However, both training sessions and cuppings give me a lot of satisfaction and I try to collect feedback after each one and analyze my own conclusions in order to do better with each performance.

You also take part in a lot of coffee championships. Can you tell us more about them and what drives you to compete?

Taking part in coffee championships and training others, contrary to appearances, has a lot in common. I treat each such activity as a kind of performance. I started competing a few years ago in Proinfuzja. At that time I worked with great people in Gniazdo in Wrocław. We motivated each other, trained together and drove the whole team to subsequent rounds. Sometimes I really miss these times. Nowadays, I treat participation in championships as an opportunity to test and improve my skills, to show myself in the industry, and establish new contacts. Let’s be honest with ourselves – we go to industry events to meet friends who live hundreds of kilometres away as well as to meet new people!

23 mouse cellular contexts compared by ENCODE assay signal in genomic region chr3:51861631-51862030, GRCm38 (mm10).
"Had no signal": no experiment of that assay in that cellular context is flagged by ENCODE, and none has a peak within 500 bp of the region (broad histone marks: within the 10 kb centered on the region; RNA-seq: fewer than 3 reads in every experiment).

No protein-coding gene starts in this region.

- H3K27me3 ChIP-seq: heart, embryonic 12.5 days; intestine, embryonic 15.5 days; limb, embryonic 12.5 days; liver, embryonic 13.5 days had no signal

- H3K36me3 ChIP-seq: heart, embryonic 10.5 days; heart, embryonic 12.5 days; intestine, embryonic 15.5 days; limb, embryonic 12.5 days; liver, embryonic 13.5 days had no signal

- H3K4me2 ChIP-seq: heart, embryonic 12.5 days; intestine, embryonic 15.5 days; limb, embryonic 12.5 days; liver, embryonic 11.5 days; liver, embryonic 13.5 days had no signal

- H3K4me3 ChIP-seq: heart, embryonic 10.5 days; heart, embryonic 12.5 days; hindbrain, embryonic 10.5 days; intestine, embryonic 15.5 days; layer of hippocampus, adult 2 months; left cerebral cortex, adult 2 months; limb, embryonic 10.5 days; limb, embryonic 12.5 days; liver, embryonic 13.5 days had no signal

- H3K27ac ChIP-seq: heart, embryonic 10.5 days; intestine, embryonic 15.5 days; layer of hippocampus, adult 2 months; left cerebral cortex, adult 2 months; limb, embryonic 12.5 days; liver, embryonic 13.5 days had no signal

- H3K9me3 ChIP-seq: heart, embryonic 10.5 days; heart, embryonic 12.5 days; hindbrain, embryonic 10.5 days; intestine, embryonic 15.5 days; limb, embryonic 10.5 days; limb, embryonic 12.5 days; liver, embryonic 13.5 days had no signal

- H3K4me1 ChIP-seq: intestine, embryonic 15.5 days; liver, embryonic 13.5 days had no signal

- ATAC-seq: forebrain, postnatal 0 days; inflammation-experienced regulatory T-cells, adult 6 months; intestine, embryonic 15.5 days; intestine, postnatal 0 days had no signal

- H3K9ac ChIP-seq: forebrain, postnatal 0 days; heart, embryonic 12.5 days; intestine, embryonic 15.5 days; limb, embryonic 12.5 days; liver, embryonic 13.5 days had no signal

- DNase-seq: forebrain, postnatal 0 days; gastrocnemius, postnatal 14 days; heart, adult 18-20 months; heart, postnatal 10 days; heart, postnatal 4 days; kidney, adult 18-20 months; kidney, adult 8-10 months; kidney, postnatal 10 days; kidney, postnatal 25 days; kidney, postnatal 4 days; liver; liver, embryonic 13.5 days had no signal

After all, the championships should be fun, pleasure and drive us to develop and be better in our everyday work.

What coffee challenges are you looking forward to? Any new projects or collaborations?

I have a lot of small and large topics in my head. I constantly try to improve my training program, materials, and the method of implementing individual modules. I plan to attend the Educator Summit in November. This two-day event is a great opportunity to gain new knowledge, exchange experiences with experienced coffee trainers and motivate for further activities. In December, I will be attending the finals of BEST Barista Challenge – a national championship held in a very accessible form for young baristas. I won one of the qualifying rounds in June. In the meantime, there will still be qualifying rounds in several cities in Poland. I definitely encourage you to take part!

At the beginning of next year, there will also be the Polish Barista Championship and  Brewers Cup. It may seem that there is still a lot of time, but this is the moment when it is worth thinking about them and start preparations.

Quick Fire Questions for Daria Figaszewska:

Would you serve filter coffee with milk if asked for it?


Do you ever take sugar with your coffee?

A flavoured cafè latte is a kind of guilty pleasure!

Espresso or Filter coffee?

Filter coffee.

Do you aim for Sweetness, Acidity, or Body?


Milky or Black?


Slurp or Spit?


Cake or Pastry with coffee?

Oh, why not both? But Pastry.

Favourite piece of barista equipment? 

Kalita Dripper